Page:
There has been a lot of talk in the news about the term ‘alternative facts’. Some believe ‘alternative facts’ are nothing more than lies. They could be lies but they don’t have to be.
‘Alternative facts’ do exist in geometry. Some of us might remember being taught in elementary school that the sum of the angles in any triangle always add up to 180 degrees. We were taught that this is a fact. It isn’t. It is an alternative fact!
In Euclidian space the sum of the angles of a triangle all add up to 180 degrees but there are other kinds of spaces and associated geometries. There are alternative facts for the sum of the angles in a triangle:
Logically speaking, the assumption of a single parallel line is equivalent to the fact that angles in a triangle sum to 180°. Furthermore, if this is true of a single triangle, this is also true of all possible triangles. In the geometry of Gauss, Lobachevsky, and Bolyai, parallels are not unique. This is equivalent to the sum of angles in a triangle being less than 180°. And again, this condition holds for all triangles provided it is true for any one of them. Riemann’s spherical geometry completes a triad: no parallels and the angle sum is (always) more than 180°.
source: Non-Euclidean Geometrie, http://www.cut-the-knot.org/triangle/pythpar/Drama.shtml
‘What does all this have to do with the ‘real world?’, you may ask. Geometry helps a person understand that ‘alternative facts’ do exist. Any statement that conflicts with what is known to be true could be a lie or it could be an alternative fact. In geometry, this means knowing which type of space the person is working in; Euclidean or non-Euclidean. To determine the ‘truth’ of statement you have to know the basic context the statement was made within. This is important if you want to figure out if an ‘alternative fact’ is really a lie.
Brian Stelter reports on the responses to Kelleyanne Conway’s use of the term ‘Alternative fact’;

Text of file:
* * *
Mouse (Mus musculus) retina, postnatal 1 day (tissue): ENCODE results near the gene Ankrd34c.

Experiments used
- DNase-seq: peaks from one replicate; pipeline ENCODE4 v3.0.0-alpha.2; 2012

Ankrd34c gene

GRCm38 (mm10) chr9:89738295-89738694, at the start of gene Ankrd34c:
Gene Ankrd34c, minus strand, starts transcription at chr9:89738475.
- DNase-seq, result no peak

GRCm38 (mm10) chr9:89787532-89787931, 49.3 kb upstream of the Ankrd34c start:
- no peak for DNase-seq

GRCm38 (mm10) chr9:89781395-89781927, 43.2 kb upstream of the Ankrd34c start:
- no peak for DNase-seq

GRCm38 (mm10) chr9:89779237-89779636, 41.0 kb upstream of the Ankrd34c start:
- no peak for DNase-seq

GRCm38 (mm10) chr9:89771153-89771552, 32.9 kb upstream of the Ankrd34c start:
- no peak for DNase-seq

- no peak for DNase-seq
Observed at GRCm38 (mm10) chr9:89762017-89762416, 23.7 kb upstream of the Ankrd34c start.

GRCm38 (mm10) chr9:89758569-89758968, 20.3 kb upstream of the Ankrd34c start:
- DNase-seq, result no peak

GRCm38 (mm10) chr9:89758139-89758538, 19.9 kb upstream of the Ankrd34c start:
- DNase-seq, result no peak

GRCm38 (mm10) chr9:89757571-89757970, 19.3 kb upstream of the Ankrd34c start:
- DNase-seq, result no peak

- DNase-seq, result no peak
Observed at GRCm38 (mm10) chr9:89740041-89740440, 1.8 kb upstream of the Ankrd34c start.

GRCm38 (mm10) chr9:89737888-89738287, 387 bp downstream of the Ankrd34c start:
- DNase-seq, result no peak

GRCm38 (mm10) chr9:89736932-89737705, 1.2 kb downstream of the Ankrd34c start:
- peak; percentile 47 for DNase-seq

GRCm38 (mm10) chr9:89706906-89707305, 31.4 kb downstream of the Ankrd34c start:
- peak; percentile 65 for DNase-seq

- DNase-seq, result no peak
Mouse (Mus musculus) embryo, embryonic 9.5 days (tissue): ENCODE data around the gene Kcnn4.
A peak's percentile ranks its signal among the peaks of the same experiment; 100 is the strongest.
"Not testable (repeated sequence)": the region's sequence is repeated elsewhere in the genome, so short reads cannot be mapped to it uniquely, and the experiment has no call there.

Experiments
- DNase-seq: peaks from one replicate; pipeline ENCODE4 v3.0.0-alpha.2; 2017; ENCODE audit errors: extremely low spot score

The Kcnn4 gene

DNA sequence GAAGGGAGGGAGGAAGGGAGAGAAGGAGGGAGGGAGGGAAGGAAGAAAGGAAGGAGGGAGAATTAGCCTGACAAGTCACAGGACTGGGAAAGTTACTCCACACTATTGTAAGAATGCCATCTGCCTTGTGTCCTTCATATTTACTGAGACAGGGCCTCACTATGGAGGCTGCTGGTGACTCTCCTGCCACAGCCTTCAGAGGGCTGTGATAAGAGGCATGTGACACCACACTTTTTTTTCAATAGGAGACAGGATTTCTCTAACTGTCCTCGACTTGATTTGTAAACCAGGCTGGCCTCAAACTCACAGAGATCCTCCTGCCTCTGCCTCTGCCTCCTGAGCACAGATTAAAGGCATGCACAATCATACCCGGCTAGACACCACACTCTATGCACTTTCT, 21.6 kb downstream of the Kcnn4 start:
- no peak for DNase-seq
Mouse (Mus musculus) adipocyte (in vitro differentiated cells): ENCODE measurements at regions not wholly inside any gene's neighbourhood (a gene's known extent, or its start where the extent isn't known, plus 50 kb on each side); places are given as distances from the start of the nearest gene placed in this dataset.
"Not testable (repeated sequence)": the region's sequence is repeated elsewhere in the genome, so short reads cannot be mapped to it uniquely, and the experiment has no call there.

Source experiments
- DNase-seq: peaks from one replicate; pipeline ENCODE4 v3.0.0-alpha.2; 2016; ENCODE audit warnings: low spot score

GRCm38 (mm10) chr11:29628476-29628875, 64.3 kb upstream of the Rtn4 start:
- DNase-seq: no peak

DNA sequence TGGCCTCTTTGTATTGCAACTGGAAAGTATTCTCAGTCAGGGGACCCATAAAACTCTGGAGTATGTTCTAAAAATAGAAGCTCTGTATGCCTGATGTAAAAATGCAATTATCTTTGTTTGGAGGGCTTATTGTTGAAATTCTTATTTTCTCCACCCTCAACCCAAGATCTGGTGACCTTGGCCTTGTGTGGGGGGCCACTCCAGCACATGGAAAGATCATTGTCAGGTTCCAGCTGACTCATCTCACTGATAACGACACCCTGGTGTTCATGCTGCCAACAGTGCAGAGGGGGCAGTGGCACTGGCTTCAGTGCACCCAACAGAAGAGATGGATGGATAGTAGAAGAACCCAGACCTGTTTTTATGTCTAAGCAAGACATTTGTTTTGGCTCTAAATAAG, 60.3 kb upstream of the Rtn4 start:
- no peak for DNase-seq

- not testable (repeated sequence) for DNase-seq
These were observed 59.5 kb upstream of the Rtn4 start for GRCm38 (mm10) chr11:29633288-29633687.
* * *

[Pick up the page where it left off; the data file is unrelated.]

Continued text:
The presentation of “alternative facts” undermines the media’s reporting of reality in a way that decreases public trust in the media — and in facts.
The administration’s tactics in its first days, coupled with Conway’s invocation of “alternative facts,” has observers worried that one of the ways it will “fight back” is to simply deny that two plus two equals four.
“Alternative facts” is “a George Orwell phrase,” Washington Post reporter Karen Tumulty said, referring to the science fiction novel “1984.”
“This brings us to ‘1984’ doublethink, where war is really peace, where famine is really plenty. That’s what’s happening here,” political historian Allan Lichtman said on CNN Sunday afternoon.
The phrase was a top trending topic on Twitter during the day. Some people made jokes while others took it very seriously.
“‘Alternative facts’ is a euphemism of propagandists and authoritarians. The new White House administration is full of both. Actual facts,” MTV’s Jamil Smith tweeted.
What is the basic context of the ‘alternative facts’ uttered about the President’s inauguration? Could it be an attempt at simple misdirection? Stelter writes; “The administration is likely not all that upset with the discussion it’s started among the press about the truth and its flaunting of it. The Trump aide, speaking on condition of anonymity, pointed out a fringe benefit of the administration’s media complaints: ‘By going out and doing this, it took images of people protesting off the TV.’”
Rather than rage against the term ‘alterative facts’ why doesn’t the media simply report on the numbers and leave it to the people to decide if they are being lied to?
In any case, we cannot say there are no such things as alternative facts. You can’t deal with lies by denying other realities.